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How the composite construction of the 787 Dreamliner is transforming air travel

By QZ
Published Last updated This article is more than 2 years old.

The Boeing 787 Dreamliner is designed to make flying more efficient for airlines and more enjoyable for travelers. But how?

Simply put, Boeing chose the right stuff. A majority of the 787’s primary structure is made of composite materials, most notably the fuselage.

Unlike traditional airplane materials, composite materials allow a lighter, simpler and stronger structure, which increases efficiency and reduces fuel consumption. They also do not fatigue or corrode, resulting in reduced scheduled maintenance and more flying time.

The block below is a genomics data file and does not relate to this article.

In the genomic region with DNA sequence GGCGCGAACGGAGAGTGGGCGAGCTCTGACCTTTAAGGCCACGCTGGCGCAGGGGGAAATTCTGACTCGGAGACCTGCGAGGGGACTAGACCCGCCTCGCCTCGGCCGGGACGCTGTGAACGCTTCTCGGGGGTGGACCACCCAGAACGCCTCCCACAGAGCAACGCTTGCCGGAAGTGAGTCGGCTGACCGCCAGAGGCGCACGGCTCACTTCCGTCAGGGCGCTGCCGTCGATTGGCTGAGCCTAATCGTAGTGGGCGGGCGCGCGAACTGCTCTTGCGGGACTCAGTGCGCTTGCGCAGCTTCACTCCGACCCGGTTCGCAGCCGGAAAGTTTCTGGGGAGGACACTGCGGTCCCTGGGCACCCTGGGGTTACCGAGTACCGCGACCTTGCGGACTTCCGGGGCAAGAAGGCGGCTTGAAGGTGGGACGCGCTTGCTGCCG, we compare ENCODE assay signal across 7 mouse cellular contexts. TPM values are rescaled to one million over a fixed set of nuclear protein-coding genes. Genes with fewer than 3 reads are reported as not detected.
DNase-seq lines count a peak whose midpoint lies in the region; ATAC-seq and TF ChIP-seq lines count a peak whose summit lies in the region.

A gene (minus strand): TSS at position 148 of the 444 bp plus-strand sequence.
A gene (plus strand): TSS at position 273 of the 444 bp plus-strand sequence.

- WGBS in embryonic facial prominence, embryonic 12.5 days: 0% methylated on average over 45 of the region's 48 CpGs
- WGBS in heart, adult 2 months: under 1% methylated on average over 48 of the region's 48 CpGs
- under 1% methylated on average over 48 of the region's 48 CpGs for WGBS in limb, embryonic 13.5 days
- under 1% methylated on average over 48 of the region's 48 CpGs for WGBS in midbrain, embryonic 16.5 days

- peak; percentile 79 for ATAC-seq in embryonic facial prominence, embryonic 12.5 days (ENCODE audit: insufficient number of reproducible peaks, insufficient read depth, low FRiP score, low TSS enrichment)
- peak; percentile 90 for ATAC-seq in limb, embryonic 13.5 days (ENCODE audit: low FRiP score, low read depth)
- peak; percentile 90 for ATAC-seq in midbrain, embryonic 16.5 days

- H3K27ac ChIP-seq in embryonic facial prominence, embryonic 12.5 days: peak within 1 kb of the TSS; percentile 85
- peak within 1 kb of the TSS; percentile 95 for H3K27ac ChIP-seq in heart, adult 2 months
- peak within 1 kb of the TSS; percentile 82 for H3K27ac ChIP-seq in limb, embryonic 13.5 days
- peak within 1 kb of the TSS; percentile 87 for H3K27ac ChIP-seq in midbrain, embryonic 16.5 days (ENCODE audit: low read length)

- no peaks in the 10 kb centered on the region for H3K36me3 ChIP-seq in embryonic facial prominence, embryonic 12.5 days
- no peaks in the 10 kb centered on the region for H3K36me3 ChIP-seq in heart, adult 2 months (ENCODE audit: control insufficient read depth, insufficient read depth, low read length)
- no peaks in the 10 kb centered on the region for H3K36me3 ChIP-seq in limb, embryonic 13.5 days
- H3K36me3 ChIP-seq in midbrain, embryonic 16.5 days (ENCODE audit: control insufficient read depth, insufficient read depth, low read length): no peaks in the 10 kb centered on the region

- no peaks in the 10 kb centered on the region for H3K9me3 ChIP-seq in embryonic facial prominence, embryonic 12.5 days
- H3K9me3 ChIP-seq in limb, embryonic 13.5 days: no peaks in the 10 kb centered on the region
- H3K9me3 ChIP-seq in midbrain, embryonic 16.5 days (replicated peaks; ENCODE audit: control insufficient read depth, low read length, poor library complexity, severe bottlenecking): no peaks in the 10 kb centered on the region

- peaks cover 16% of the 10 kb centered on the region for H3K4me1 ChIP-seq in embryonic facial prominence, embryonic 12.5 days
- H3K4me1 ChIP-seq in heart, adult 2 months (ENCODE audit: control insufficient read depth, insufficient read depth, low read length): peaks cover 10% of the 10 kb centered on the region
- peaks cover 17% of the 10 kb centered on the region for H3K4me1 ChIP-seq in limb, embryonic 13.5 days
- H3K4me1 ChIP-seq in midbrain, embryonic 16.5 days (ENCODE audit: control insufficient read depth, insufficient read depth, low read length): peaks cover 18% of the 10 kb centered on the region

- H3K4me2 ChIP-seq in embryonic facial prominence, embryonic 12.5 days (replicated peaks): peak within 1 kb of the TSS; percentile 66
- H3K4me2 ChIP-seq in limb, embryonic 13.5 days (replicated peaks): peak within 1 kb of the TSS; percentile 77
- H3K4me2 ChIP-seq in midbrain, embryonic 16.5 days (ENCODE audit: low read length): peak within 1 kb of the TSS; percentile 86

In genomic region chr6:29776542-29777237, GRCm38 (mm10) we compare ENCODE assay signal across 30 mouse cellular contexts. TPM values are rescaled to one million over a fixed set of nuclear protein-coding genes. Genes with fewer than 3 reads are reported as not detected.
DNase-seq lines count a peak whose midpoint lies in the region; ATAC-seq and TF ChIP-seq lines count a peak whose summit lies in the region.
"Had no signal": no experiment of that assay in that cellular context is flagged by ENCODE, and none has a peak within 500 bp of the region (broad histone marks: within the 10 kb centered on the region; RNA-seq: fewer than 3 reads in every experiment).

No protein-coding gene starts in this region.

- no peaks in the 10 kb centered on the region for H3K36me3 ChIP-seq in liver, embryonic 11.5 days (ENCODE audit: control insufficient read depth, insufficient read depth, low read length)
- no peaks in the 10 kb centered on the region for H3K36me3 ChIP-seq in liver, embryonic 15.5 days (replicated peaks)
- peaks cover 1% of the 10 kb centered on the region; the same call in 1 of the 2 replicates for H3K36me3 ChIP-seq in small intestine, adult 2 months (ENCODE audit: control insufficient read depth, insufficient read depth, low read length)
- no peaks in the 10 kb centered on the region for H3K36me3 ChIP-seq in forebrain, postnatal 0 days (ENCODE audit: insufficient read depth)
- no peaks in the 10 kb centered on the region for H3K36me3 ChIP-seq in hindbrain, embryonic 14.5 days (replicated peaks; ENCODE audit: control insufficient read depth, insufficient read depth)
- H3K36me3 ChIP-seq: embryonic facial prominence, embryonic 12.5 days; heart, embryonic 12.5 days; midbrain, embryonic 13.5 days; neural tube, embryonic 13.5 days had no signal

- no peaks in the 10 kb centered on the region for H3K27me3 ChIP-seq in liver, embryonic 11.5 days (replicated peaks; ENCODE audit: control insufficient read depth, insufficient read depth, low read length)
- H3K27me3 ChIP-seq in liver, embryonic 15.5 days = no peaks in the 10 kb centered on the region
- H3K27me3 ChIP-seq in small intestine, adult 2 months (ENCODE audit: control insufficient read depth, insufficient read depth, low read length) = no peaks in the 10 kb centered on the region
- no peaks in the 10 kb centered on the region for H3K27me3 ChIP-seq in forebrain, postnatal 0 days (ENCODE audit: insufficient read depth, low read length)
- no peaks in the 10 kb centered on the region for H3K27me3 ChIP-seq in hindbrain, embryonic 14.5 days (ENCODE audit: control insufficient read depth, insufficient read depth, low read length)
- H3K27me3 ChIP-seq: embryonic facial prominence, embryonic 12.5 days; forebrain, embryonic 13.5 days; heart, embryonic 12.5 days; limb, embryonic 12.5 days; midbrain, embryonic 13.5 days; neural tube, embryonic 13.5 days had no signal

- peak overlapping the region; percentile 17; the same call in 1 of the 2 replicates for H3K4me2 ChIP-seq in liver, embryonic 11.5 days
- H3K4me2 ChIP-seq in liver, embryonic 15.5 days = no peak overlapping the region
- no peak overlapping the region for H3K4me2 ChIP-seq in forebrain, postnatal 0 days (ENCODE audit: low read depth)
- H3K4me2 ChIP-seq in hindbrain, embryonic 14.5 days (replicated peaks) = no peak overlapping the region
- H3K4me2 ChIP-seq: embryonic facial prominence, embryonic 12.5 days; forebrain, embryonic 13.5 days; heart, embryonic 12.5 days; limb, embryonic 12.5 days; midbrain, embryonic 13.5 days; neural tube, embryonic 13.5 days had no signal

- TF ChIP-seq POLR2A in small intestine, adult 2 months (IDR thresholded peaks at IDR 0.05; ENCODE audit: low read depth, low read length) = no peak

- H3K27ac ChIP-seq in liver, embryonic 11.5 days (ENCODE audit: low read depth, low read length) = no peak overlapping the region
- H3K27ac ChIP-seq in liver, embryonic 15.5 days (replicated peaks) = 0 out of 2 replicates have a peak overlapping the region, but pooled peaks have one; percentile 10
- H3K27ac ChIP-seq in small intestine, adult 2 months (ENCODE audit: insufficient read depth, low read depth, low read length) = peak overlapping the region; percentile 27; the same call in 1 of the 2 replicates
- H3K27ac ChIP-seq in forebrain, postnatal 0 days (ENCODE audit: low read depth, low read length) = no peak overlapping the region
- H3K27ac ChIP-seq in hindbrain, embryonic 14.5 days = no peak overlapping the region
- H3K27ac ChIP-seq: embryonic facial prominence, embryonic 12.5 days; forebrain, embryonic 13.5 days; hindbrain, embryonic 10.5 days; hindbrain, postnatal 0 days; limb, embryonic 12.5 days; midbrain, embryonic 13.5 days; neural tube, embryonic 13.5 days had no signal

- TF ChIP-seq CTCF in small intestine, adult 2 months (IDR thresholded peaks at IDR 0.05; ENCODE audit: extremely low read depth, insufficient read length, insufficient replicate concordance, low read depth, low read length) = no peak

But what passengers really appreciate is the airplane’s more comfortable cabin, pressurized at an altitude of 6,000 feet where common air travel symptoms like headaches, fatigue, eye irritation and muscle aches are significantly reduced. The non-corroding material also allows higher humidity levels for increased comfort, and structural strength permits larger windows for more light and a view from every seat.

All of this adds up to a new level of passenger comfort and satisfaction, a material advantage for the 787 Dreamliner.

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